The only sure things in life are death and taxes, so the old adage says. Of the two, many would rather meet the first one than comply with the second one. This is because filing tax returns can be such a hassle, not to mention a burden on your finances. When you file tax returns, one of the things that need tax form assistance is your tax status. What status are you going to put on your tax form? You can file as single, married filing jointly, married filing separately, or head of household. This article talks about the first three possible tax statuses.

Filing singly needs no long explanation. You can file as single if you are not married or considered not married for the entire duration of the year. If you have dependents who you can claim as exemptions, you may be qualified to file your tax return as head of household, which can lead to a lower tax. Filing as married is more complicated and needs further explanation. Basically, there are two types of married statuses available for your choosing. You can either file as married filing jointly or married filing separately. If you are married or can be considered married, you and your spouse may both agree on using the married filing jointly status. Compared to married filing separately, married filing jointly is a status that results in a lower tax. You and your spouse can be held responsible (separately or together as a couple) for the tax, as well as any penalty or interest due on your tax return. However, you and your spouse may also agree on using the married filing separately status. By doing so, you each file a separate return and report only your own income, exemptions, credits, and deductions. This usually leads to a higher combined tax.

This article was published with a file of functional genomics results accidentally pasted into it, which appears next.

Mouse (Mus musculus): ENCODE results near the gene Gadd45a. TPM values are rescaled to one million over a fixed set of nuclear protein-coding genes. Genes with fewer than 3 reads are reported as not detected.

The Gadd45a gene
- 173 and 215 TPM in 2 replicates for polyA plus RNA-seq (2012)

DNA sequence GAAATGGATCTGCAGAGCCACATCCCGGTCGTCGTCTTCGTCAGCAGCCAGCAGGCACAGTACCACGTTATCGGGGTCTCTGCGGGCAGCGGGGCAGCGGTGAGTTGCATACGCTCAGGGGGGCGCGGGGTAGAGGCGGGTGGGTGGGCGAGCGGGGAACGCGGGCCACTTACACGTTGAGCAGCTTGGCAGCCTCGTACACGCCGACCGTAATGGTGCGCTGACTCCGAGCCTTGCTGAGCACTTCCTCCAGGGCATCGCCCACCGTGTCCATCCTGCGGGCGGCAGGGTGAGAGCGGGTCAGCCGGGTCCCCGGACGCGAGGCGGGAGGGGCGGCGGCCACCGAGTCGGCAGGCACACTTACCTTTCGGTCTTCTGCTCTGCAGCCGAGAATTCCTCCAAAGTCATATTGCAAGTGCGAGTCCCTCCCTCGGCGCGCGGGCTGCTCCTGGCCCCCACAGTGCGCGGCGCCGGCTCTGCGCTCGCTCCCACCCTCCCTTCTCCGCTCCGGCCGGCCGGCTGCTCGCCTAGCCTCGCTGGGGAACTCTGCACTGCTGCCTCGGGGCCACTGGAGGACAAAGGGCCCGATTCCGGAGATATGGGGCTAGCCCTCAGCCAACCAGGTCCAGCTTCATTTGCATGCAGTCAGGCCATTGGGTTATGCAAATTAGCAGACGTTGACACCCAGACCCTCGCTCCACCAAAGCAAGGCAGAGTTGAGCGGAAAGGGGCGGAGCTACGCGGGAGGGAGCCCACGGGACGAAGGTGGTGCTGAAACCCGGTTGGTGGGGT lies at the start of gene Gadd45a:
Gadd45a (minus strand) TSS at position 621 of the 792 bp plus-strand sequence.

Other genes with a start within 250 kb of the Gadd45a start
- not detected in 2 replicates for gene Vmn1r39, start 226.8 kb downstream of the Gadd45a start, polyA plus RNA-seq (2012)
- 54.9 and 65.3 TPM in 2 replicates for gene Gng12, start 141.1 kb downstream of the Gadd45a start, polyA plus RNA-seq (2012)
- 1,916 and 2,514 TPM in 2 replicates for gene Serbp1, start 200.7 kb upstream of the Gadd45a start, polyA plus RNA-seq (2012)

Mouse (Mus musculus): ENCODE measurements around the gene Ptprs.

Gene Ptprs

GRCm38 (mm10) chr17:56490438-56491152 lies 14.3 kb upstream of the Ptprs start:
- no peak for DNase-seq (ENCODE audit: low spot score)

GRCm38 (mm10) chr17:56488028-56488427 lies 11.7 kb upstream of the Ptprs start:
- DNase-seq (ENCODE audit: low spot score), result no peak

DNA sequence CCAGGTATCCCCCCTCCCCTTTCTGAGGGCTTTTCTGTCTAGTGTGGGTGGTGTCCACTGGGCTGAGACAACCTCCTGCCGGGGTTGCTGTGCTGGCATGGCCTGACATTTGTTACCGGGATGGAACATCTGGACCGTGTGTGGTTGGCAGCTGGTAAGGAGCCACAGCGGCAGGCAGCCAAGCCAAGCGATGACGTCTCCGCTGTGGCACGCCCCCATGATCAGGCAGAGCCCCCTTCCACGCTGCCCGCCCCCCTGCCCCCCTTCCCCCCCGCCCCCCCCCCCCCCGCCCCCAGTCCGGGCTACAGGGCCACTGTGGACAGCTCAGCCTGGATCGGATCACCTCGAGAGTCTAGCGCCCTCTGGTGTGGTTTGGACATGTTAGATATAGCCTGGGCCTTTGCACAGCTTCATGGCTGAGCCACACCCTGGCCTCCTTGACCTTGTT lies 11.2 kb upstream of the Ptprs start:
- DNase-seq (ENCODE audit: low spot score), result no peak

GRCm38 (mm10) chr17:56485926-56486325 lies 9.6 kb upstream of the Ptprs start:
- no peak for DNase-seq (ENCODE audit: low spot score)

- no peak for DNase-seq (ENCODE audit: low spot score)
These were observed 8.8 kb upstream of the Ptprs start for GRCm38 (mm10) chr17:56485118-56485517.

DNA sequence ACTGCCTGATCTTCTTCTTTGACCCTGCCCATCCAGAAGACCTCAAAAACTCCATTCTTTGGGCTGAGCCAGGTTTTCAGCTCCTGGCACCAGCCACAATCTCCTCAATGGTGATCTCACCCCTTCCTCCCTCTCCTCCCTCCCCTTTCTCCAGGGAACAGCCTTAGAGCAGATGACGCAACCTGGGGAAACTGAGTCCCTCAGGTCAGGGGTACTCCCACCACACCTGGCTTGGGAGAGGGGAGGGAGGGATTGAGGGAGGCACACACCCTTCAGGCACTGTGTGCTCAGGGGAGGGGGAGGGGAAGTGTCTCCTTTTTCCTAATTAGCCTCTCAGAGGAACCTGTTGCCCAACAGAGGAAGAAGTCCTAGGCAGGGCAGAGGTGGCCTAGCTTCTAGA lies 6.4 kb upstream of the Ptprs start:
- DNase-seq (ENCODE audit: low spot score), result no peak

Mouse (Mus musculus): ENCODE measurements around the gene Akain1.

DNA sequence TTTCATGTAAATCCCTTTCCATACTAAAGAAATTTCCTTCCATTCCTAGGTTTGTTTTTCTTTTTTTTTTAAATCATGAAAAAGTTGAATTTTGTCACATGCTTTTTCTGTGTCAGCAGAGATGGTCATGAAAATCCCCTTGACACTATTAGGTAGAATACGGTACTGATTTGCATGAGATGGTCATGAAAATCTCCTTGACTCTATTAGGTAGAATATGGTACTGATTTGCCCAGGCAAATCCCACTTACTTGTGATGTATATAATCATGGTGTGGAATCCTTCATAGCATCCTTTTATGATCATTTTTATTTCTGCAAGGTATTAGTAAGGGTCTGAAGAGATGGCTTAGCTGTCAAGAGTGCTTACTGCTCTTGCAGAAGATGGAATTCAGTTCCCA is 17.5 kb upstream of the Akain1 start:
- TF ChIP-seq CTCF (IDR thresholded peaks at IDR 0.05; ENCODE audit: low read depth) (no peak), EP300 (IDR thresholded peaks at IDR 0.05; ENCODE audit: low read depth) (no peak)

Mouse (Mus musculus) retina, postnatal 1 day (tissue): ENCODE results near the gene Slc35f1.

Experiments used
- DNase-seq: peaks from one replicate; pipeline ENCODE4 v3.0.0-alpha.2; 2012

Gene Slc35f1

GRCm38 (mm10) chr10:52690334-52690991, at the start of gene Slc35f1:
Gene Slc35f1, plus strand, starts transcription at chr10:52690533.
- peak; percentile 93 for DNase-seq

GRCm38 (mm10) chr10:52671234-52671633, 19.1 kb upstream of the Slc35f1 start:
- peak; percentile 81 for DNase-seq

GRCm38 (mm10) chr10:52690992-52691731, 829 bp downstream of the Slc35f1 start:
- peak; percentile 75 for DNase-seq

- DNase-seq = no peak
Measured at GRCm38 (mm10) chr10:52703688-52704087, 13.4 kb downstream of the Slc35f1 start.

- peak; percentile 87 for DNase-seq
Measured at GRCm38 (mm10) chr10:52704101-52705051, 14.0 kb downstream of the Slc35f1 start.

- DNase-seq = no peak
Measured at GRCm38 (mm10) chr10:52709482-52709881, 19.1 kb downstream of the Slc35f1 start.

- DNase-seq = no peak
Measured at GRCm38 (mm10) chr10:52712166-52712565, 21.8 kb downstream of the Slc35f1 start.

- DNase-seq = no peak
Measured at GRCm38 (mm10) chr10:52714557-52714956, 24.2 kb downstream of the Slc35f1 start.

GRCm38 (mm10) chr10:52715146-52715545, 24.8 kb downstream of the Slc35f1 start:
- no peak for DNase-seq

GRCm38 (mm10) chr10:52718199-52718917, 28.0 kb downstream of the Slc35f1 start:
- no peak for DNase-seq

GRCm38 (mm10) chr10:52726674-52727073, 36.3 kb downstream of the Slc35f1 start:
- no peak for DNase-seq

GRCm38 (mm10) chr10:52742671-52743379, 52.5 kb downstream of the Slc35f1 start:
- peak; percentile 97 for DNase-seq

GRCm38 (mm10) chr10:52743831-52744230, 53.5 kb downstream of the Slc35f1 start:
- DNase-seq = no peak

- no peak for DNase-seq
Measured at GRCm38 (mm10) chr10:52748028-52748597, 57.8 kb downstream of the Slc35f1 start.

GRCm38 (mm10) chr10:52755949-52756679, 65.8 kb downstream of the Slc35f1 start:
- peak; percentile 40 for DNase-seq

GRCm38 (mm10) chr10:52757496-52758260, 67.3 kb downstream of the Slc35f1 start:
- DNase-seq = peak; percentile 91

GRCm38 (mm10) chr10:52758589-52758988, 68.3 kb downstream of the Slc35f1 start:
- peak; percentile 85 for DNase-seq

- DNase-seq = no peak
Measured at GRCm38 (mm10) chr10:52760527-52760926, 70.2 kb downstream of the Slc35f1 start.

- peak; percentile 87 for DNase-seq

Who Qualifies as Head of Household?

December 17th, 2008 -- Posted in Tax Form Questions | 1 Comment »

Many people wish to file as head of household; filing as such typically results in a lower tax compared to filing singly or filing separately even though married. Not all taxpayers can file as head of household, of course. There are requirements to be satisfied. People seeking tax form assistance usually wonder what these requirements are and try to see if they can somehow become qualified as the head of their household.
If you are single or unmarried, you can file as head of household if you pay more than half of the cost needed to maintain a home, had a qualifying child or relative that lived with you in said home for more than half of the year, except when the qualifying relative is your parent, in which case he or she does not have to have lived with you for any period at all. If you are married, you can only file as head of household if you can somehow be considered unmarried, such as when all of the following circumstances prove true: that you and your spouse file separately; that you pay over fifty percent of the expenses needed to maintain your household; that your spouse did not – for at least the past six months of the year – live in the home; that your household is the principal home of a qualifying child or person; and that you have the option to claim an exemption for that qualifying child or person. If you meet these requirements, you can file as head of household and enjoy a lower tax.